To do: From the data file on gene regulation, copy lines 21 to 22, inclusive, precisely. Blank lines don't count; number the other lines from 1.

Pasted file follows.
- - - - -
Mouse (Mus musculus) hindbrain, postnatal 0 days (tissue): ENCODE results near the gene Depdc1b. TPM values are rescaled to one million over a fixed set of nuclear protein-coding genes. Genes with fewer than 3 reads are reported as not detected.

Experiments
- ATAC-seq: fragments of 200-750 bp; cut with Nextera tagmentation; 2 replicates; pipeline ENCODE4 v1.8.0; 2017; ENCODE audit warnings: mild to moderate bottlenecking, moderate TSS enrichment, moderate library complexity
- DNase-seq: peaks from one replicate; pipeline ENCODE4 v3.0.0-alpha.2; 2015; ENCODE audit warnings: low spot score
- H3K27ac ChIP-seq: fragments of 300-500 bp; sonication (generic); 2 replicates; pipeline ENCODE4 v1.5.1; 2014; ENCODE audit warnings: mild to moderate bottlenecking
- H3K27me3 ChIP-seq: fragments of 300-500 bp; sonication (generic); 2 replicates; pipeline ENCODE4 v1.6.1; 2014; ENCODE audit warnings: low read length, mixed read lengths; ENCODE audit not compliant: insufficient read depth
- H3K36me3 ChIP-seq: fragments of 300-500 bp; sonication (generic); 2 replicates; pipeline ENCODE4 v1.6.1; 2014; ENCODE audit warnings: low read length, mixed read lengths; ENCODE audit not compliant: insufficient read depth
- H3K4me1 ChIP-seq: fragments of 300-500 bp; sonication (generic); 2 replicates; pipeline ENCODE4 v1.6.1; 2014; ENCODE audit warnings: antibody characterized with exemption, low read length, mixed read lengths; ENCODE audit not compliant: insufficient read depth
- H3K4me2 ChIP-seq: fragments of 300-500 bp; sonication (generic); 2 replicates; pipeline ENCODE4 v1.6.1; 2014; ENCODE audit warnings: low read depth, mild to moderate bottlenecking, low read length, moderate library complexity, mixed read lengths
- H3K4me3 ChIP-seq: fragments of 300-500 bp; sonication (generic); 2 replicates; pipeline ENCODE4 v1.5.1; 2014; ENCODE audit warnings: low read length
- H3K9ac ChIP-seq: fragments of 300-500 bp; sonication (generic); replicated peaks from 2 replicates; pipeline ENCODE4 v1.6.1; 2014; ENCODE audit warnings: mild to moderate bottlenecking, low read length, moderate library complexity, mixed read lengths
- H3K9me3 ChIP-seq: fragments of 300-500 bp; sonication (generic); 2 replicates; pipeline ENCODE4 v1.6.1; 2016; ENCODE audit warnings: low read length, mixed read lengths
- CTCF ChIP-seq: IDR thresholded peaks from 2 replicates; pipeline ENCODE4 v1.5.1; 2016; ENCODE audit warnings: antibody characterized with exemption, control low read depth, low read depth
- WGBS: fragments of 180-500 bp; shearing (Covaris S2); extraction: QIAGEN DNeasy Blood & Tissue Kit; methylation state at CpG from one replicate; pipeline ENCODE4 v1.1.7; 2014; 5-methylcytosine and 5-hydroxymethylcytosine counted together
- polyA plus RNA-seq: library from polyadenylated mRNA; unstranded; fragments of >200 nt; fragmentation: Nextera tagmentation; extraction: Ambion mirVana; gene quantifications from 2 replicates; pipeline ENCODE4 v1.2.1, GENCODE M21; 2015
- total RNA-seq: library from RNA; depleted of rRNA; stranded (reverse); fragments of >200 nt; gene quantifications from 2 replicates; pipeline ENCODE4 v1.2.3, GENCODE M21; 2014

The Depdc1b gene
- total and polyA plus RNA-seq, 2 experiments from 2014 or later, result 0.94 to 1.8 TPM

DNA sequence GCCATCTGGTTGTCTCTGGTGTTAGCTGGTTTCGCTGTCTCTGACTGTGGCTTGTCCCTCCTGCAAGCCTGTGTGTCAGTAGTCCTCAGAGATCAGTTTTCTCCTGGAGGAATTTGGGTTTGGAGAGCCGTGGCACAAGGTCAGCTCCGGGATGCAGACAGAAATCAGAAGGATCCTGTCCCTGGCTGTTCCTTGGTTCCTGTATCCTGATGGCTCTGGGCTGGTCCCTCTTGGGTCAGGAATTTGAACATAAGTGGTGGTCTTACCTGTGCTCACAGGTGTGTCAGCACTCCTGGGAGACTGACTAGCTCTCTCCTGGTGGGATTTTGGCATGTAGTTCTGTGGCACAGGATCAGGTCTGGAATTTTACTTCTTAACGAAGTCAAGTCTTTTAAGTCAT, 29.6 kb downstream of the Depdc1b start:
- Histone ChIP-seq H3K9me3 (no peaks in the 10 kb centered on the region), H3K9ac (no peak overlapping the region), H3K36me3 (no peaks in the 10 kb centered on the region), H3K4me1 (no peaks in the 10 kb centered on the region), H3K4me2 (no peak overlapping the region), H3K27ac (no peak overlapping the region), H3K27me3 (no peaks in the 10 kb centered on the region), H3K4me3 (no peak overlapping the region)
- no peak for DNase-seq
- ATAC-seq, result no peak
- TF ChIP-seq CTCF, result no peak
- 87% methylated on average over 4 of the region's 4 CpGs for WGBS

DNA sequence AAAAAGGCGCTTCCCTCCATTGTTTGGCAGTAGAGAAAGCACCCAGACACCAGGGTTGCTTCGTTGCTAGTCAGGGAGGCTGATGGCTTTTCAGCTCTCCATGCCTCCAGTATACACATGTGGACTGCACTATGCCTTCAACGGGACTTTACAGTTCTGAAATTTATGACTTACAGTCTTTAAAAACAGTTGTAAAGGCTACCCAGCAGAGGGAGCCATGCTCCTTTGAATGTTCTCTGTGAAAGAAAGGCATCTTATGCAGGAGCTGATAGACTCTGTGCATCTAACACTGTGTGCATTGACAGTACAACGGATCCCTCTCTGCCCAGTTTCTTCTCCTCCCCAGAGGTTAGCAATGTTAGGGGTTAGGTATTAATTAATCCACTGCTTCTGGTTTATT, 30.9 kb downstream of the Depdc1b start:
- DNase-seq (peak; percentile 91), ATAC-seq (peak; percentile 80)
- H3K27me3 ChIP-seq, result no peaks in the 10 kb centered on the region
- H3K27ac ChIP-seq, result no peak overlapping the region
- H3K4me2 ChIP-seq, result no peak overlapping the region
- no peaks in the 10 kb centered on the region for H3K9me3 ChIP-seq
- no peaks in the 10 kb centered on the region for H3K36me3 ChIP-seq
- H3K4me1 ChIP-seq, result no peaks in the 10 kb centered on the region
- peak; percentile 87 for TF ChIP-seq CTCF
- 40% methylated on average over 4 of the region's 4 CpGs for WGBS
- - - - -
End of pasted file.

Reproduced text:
- no peak for DNase-seq
- ATAC-seq, result no peak